A high copy number of CCL3L1, the most potent HIV-suppressive chemokine, associates with reduced HIV susceptibility. Whether CCL3L1 influences acquisition of multiple blood-borne infections (HCV, HIV-1, HBV) that occurs commonly among intravenous drug users (IDUs) is unknown.
We determined CCL3L1 copy number by real-time PCR among 374 Caucasian IDUs from Estonia of whom 285 were HCV-positive, 208 HIV+, 177 HCV+/HIV+, and 57 HCV−/HIV−.
In univariate and multivariate analyses, HCV and HBV seropositivity, and duration of IDU each strongly predicted HIV seropositivity. A high CCL3L1 copy number (>2) associated with a 80% reduced risk of acquiring HIV, after adjusting for age, gender, HCV/HBV status, CCR5-Δ32 polymorphism and IDU duration (OR=0.20; 95% CI=0.09–0.45). By contrast, CCL3L1 gene dose did not influence HCV seropositivity. Among HCV+ IDUs, there was a 3.5-fold over- and 65% under-representation of a high CCL3L1 copy number among HCV+/HIV− and HCV+/HIV+ subjects, respectively.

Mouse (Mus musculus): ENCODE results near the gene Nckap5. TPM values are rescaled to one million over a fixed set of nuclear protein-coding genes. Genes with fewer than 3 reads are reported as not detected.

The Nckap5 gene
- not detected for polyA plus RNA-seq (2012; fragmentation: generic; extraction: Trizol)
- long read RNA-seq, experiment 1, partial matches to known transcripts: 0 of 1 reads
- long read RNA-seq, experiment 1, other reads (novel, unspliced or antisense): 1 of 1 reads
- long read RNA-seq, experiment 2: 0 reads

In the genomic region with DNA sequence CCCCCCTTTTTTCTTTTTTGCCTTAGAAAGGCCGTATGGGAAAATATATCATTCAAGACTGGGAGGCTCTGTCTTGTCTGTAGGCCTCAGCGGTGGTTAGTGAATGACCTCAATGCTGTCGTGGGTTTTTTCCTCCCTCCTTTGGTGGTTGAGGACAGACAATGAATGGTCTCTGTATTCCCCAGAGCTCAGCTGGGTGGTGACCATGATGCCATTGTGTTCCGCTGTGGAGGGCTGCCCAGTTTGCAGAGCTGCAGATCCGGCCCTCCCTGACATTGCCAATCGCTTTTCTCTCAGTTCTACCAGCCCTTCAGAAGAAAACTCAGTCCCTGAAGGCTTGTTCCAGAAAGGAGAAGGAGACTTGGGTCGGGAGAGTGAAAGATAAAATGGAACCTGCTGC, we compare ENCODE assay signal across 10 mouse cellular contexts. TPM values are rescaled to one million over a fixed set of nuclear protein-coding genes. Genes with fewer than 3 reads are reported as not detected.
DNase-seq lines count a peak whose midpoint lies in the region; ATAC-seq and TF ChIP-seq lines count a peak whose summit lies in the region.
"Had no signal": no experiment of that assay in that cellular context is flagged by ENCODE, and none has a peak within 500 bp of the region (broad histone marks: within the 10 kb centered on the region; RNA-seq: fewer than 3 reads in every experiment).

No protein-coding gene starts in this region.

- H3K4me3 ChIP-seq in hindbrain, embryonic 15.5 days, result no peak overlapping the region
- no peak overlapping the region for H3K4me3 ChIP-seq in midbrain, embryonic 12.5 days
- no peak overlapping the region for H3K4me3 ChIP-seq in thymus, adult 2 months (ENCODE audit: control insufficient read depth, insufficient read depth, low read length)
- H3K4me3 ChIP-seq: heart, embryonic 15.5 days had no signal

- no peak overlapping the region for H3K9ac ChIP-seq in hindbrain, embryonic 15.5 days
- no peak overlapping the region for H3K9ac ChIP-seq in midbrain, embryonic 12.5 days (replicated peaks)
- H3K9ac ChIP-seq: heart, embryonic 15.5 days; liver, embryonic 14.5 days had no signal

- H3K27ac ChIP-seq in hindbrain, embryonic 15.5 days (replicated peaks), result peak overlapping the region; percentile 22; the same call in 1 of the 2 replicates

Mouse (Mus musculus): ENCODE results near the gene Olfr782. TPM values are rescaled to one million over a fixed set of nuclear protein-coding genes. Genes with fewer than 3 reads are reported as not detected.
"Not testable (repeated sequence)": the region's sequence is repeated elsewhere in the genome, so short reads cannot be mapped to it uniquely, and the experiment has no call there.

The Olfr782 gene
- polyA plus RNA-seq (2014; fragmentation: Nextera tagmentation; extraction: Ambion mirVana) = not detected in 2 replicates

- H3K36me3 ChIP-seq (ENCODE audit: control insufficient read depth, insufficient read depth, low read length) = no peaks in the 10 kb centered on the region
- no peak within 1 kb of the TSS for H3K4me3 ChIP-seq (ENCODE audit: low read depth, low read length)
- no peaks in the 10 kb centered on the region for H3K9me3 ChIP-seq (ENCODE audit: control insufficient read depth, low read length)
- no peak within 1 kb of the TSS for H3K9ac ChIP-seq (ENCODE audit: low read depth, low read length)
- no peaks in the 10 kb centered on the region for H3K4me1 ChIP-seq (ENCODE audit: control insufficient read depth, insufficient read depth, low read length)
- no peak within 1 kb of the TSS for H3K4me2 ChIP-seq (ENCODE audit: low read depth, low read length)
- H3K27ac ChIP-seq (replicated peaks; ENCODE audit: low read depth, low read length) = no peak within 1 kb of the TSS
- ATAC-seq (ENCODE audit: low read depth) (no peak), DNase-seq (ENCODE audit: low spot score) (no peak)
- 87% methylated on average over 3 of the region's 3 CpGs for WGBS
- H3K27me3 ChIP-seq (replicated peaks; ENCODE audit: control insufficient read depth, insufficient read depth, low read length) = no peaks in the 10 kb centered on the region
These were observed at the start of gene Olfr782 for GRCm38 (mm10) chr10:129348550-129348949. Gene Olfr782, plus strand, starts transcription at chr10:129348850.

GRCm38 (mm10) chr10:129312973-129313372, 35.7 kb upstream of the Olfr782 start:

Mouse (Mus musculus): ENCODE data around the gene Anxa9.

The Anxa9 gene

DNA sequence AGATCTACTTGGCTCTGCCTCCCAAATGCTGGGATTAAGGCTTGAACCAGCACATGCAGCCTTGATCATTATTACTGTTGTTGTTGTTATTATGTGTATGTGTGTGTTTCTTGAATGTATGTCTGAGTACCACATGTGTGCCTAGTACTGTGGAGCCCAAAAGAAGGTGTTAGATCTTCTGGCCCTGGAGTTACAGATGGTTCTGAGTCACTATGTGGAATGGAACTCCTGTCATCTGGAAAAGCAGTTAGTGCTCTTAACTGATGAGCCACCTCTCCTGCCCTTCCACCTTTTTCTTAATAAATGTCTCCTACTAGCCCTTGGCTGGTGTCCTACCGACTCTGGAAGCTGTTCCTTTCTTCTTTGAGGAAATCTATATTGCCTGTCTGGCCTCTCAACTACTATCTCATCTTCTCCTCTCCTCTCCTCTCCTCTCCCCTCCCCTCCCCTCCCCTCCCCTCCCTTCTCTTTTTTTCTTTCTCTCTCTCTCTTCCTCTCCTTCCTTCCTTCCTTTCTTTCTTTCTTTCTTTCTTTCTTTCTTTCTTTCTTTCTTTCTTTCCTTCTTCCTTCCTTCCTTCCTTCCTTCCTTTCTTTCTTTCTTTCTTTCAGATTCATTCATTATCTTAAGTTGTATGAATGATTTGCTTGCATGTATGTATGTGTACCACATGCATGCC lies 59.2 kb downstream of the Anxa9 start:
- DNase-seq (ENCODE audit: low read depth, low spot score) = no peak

Among IDUs exposed heavily to HCV/HIV, CCL3L1 copy number is a major determinant of HIV seropositivity, but not HCV seropositivity. The contrasting distribution of a protective high CCL3L1 copy number among HCV+/HIV− vs HCV+/HIV+ IDUs may reflect that HIV preferentially selects for subjects with a low CCL3L1 gene dose.
PMCID: PMC2836481  PMID: 20095832
chemokine copy number; HIV; HCV; IDU
6.  Should Pharmacists have a Role in Harm Reduction Services for IDUs? A Qualitative Study in Tallinn, Estonia